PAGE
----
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Fourth Stimulus Check Update: Petition for Monthly $2K Stalls in Home Stretch to 3M Signatures

Newsweek logo Newsweek 11/14/2021 Christina Zhao
President Joe Biden holds a roundtable meeting with Americans who will benefit from the COVID-19 pandemic relief checks that are a part of the American Rescue Plan on March 5, 2021 in Washington, DC. © Samuel Corum/Getty Images President Joe Biden holds a roundtable meeting with Americans who will benefit from the COVID-19 pandemic relief checks that are a part of the American Rescue Plan on March 5, 2021 in Washington, DC.

An online petition for monthly stimulus checks of $2,000 for the duration of the pandemic is less than 45,000 signatures away from its goal of 3 million.

But following a summer surge in support amid a deadly wave of COVID-19 driven by the Delta variant, momentum has waned for the campaign in the final stretch as cases and deaths continue to fall across the country.

The Change.org petition, launched by Stephanie Bonin, a restaurant owner in Denver, calls for the U.S. House and Senate to pass legislation that would provide a "$2,000 payment for adults and $1,000 payment for kids immediately and continuing regular checks for the duration of the crisis."

The petition has drawn more than 2,956,600 signatures as of Saturday, with only about 29,000 new supporters in the past month and 5,000 in the past week. It will become one of Change.org's most-signed petitions if it reaches its goal of 3 million signatures.

During the summer Delta wave, the campaign gained significant momentum, reaching peaks of over 100,000 new supporters in a week as families struggled to weather the economic fallout of the pandemic.


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As that campaign inches toward its 3 million benchmark, about 75,000 people have signed another petition demanding a one-time stimulus check for Social Security recipients amid rising inflation.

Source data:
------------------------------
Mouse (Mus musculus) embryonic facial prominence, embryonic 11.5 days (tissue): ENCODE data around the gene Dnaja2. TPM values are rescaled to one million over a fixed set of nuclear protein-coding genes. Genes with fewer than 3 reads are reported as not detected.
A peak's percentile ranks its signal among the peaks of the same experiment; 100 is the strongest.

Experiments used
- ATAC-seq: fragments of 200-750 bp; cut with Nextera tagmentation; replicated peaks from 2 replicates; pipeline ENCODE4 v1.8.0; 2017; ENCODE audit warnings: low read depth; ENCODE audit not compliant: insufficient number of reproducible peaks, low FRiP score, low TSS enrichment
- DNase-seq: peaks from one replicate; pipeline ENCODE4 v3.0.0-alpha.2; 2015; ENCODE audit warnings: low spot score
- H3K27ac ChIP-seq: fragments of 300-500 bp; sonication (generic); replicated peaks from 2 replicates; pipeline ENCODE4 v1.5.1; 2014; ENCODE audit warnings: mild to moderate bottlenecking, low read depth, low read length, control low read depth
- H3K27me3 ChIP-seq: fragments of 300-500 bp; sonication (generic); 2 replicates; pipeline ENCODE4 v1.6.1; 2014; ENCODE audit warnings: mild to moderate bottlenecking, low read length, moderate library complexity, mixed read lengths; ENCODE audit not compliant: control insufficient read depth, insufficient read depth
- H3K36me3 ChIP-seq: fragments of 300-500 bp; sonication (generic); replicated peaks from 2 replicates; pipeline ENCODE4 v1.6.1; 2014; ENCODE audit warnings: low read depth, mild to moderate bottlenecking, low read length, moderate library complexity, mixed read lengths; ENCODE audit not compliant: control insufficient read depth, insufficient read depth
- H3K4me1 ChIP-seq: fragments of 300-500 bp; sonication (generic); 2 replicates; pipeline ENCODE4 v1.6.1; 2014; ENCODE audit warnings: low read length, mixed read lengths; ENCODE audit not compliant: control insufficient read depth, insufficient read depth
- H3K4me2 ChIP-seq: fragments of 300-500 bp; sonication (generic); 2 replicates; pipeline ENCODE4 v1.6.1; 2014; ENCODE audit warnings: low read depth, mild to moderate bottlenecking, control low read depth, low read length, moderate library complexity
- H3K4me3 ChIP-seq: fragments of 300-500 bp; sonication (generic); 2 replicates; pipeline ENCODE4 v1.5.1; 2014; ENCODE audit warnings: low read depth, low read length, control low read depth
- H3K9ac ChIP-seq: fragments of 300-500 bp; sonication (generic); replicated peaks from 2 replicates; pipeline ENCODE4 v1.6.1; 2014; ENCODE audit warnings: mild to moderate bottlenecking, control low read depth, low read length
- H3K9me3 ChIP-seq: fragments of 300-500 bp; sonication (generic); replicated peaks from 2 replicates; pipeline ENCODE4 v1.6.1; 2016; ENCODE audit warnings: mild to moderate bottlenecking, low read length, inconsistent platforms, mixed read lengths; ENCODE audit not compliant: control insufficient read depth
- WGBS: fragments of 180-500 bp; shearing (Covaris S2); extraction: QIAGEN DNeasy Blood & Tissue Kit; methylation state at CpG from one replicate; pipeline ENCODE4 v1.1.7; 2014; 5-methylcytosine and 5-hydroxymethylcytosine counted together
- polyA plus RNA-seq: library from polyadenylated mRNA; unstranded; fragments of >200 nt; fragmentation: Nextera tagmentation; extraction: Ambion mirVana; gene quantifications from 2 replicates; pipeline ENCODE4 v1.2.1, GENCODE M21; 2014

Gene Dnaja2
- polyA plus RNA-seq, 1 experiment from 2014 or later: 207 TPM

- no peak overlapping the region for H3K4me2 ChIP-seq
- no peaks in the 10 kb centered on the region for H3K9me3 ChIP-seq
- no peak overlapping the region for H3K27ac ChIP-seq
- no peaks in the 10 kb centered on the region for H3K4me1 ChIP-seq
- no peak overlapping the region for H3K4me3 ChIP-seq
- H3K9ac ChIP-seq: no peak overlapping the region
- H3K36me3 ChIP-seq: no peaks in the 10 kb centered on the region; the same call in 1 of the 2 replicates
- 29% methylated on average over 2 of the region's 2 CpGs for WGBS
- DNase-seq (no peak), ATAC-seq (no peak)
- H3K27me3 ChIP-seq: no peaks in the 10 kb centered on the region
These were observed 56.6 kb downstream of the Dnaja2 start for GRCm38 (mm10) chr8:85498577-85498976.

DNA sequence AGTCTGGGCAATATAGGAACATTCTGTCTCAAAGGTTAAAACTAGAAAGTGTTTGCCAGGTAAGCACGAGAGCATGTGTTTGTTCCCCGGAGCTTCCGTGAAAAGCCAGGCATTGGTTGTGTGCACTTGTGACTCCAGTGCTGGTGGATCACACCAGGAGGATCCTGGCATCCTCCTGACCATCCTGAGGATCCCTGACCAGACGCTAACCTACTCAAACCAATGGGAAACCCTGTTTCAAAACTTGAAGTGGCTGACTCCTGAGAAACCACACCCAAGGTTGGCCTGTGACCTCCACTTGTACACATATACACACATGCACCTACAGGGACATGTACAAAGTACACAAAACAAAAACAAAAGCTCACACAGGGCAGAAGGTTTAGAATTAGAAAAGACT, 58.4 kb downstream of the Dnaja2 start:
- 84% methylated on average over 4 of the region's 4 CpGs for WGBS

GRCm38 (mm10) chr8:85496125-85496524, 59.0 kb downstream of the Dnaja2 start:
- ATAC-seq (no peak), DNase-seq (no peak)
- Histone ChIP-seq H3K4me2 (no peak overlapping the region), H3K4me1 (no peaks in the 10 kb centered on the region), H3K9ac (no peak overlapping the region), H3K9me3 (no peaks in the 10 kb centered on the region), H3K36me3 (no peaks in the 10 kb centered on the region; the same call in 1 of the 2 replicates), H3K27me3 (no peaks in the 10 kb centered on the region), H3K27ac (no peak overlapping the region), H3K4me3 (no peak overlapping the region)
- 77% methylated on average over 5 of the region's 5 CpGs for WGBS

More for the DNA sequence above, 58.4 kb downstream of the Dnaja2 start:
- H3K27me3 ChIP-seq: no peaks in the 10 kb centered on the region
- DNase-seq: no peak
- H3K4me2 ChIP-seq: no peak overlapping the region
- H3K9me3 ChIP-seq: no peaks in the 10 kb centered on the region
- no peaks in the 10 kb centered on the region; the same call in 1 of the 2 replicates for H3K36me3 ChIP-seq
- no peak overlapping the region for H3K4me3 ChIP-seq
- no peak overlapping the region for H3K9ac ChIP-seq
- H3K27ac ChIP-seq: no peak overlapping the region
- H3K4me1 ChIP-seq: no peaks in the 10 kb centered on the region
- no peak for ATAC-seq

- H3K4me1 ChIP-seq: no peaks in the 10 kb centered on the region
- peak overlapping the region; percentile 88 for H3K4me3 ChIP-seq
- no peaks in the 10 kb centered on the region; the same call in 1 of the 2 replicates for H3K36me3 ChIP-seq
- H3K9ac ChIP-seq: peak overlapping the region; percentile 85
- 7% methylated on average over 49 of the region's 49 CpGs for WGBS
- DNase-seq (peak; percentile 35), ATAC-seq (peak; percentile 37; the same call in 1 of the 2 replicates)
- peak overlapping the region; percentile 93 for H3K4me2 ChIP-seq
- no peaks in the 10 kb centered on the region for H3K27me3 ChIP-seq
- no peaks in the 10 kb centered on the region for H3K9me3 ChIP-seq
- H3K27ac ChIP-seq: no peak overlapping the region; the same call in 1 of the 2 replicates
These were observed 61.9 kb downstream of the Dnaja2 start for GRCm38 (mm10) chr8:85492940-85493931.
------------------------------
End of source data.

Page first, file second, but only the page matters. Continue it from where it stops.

Launched by The Senior Citizens League (TSCL), the movement is asking Congress to deliver "emergency stimulus" to assist retirees, disabled adults, widows and widowers in coping with the "unprecedented" inflation year.

In a letter to congressional lawmakers, the group urged members of the House and Senate to provide an extra $1,4000 in non-taxable income to Social Security recipients.

Data collected by the group found an estimated 6.2 percent increase to the Social Security cost of living in 2022, which greatly exceeds this year's 1.3 percent increase to benefits.

More than 80 congressional Democrats and 150 economists—including Jason Furman, former chair of the Council of Economic Advisers under the Obama administration—have also urged President Joe Biden to support recurring stimulus checks this year.

Yet, their pressure never swayed the president. With the recent passage of the bipartisan infrastructure bill, Democratic leaders and the White House have now pivoted to advancing a larger social spending bill that's key to Biden's agenda. Neither of the bills contain any cash payments, and the Biden administration has signaled that stimulus is no longer a priority.

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